Afer viewing Andy Warhol's famous Brill box exhibit in 1964, the art critic Arthur Danto proclaimed the end of art, meaning that there was no longer anything philosophically interesting for art to say. Similar claims have been made about serious music.

I'm inclined to agree, but as far as the art of touch is concerned, I'm here to say that things are just beginning to get philosophically interesting. Lets start with this question:What would touch practices look like if we divested them of their dependence on therapeutic, healing and spiritualist metaphors,and instead treated them as aesthetic art?

Traditional massage uses metaphors like medical, healing, spiritual(chakras, chi, energy), ritualistic(Kama sutra). Tantric comes closest to my approach, emphasizing sensory stimulation and sensual pleasure. I use an aesthetic metaphor also, but want to bring the art of touch into the world of fully realized, mature artistic expression.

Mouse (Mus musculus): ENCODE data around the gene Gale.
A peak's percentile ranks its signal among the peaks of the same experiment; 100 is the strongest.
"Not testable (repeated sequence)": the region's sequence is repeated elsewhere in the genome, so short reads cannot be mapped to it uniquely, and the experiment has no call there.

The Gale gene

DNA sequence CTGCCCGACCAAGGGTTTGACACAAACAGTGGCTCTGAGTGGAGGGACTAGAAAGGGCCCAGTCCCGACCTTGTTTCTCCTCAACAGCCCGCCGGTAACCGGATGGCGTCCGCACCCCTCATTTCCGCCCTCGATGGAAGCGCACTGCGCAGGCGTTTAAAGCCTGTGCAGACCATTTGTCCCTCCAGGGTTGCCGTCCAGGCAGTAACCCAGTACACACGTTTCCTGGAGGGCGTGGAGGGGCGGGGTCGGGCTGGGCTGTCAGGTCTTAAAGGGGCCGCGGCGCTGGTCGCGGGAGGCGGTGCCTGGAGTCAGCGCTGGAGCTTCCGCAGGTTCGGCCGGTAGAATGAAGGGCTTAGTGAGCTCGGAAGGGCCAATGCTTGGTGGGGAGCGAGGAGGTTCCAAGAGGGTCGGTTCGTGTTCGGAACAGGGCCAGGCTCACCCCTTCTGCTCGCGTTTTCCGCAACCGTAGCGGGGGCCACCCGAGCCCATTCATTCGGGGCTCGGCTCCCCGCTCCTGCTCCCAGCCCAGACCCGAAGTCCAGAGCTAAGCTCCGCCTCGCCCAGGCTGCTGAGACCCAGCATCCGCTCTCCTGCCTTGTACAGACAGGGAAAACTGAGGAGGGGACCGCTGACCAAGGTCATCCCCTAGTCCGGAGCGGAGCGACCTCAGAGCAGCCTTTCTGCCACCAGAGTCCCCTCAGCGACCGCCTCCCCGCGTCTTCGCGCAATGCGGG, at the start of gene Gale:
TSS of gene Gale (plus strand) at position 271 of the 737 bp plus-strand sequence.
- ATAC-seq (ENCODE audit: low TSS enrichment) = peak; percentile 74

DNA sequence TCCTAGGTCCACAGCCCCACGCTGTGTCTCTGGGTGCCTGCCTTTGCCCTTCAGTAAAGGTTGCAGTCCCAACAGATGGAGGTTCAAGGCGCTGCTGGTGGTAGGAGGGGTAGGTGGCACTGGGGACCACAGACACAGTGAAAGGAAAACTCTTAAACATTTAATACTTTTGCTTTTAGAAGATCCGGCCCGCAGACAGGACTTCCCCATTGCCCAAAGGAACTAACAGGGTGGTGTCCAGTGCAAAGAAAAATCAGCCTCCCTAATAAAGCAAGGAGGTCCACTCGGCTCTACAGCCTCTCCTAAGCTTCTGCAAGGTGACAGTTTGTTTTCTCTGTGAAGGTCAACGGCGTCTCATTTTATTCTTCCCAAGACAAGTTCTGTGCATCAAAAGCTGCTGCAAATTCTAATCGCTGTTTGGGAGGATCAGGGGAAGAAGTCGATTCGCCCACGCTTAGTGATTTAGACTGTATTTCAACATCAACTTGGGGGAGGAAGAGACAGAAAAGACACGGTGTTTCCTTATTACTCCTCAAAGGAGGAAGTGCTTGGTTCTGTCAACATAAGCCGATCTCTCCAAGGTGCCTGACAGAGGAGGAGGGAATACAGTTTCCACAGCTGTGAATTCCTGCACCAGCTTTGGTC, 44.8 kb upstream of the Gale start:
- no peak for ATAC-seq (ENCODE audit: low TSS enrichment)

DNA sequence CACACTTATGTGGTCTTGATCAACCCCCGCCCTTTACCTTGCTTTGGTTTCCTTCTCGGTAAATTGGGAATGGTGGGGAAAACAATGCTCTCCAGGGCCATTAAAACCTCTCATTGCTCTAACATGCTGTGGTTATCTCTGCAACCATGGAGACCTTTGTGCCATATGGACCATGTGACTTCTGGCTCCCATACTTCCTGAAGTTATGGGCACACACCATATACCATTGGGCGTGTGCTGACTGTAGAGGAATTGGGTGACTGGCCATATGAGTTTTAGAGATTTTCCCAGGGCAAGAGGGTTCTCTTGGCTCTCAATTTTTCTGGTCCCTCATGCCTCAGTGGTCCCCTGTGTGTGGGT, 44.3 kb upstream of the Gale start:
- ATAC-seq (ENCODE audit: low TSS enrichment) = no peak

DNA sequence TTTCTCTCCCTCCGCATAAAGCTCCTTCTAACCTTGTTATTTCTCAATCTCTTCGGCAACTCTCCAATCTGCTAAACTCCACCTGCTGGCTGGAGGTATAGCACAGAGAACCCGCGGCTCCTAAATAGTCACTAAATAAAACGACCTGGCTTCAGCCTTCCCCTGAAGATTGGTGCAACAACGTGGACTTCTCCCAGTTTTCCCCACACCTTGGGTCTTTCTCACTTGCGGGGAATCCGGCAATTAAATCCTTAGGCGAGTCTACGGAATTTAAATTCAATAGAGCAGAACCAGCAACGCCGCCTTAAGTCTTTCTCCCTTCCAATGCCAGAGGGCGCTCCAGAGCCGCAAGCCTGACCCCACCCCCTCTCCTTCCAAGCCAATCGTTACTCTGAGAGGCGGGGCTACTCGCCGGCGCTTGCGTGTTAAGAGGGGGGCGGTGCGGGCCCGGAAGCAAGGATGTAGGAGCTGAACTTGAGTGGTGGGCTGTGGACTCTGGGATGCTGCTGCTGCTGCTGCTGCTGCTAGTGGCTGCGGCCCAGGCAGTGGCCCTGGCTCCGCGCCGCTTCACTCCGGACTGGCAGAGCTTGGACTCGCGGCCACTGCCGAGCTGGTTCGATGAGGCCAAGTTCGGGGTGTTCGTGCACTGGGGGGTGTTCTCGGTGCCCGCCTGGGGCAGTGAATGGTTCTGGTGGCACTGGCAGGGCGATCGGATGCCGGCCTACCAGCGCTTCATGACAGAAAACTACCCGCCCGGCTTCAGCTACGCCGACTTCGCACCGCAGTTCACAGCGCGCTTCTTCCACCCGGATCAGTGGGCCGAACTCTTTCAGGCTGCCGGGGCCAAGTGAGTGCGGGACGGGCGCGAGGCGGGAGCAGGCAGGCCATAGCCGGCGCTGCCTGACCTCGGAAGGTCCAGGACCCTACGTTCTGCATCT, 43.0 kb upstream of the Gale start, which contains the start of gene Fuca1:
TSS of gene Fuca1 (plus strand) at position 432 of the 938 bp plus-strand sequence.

My massage practice integrates the ideas of Eugene Gendlin on experiential intricacy. Inspired by Gendlin, I have developed, along with other bodyworkers, an approach called 'haptic music', which makes use of a wide range of traditional massage techniques{accupressure, shiatsu, swedish) but channels them into a form of 'massage music' with it's own tactile rhythms, tonal vocabulary, chords, harmonies and melodies.

Haptic music , just like auditory music, has a tonal vocabulary, chord sequences, rhythms. Music creates a language of emotion in part through mathematical relationships of symmetry and proportion, consonance and dissonance. Take the proportionate distance between notes of a diatonic scale. As varied as forms of music are across time periods and cultures, certain regularities and structures apply across a wide expanse of Western history. Notice that music doesn't just make you feel, it also makes you THINK.

How does it do this? Notice how your mind wanders during massage. I call this inhabiting places or worlds. The stimulation of nerve endings through various degrees of pressure works in the same way as auditory music to create tonal and chordal relationships.